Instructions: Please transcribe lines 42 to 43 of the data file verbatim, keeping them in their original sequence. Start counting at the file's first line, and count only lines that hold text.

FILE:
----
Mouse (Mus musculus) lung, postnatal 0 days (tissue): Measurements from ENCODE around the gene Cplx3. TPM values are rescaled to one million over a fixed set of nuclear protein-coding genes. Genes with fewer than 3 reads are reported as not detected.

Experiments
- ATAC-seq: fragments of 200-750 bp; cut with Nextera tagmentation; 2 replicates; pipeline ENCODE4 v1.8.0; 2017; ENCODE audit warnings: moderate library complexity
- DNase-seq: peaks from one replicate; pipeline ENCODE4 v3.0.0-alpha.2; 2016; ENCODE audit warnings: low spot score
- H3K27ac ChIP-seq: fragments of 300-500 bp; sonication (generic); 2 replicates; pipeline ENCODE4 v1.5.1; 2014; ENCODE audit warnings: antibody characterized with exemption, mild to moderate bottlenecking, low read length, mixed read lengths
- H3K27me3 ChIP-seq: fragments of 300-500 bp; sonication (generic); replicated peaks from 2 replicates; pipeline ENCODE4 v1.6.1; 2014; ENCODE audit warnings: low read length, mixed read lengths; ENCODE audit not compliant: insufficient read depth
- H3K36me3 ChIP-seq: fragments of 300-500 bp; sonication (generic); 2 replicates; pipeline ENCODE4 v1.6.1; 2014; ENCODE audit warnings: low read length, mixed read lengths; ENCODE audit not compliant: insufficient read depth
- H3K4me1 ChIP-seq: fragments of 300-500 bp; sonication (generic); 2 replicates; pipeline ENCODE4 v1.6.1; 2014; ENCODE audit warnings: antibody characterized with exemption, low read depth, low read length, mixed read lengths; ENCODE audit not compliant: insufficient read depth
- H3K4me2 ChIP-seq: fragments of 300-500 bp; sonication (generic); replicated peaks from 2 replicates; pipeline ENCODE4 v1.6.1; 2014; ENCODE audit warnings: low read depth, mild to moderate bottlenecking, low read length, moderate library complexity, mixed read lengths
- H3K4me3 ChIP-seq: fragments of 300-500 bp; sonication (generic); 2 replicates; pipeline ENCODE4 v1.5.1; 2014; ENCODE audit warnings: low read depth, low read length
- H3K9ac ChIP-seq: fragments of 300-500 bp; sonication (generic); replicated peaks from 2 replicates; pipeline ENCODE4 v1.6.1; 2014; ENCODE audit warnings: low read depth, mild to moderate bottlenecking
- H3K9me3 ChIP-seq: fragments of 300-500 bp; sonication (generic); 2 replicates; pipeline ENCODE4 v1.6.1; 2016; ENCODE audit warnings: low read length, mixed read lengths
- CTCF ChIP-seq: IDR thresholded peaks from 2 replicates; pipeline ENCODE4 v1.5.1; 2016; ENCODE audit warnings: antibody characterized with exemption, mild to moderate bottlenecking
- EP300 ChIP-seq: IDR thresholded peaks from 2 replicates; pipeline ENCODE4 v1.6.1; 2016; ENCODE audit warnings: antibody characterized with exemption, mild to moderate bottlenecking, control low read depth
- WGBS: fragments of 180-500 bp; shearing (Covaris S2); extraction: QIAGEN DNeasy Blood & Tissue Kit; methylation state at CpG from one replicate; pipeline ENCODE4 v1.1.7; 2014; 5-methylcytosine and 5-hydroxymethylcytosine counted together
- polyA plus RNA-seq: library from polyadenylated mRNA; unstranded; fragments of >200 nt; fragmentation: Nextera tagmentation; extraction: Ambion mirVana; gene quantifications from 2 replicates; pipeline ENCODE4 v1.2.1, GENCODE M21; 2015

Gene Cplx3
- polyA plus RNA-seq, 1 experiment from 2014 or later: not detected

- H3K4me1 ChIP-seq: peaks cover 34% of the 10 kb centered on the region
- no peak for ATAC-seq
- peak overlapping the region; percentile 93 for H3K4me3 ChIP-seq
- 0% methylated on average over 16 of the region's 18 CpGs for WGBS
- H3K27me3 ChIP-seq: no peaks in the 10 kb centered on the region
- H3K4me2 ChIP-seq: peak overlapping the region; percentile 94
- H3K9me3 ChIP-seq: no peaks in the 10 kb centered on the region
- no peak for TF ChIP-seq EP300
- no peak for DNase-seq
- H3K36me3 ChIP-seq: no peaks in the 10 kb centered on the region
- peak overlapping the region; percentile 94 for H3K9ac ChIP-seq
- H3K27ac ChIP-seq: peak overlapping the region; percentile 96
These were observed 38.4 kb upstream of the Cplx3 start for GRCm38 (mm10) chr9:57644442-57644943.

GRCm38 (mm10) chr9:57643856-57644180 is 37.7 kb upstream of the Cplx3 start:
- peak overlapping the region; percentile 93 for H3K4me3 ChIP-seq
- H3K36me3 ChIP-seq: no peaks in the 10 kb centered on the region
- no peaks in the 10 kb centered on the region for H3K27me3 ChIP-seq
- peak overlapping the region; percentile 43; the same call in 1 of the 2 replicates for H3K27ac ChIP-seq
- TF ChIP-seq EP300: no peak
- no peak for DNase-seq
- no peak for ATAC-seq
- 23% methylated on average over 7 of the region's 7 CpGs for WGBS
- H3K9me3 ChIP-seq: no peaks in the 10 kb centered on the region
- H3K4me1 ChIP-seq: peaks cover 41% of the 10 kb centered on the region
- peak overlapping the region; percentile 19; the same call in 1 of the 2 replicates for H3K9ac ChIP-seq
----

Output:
- H3K4me1 ChIP-seq: peaks cover 41% of the 10 kb centered on the region
- peak overlapping the region; percentile 19; the same call in 1 of the 2 replicates for H3K9ac ChIP-seq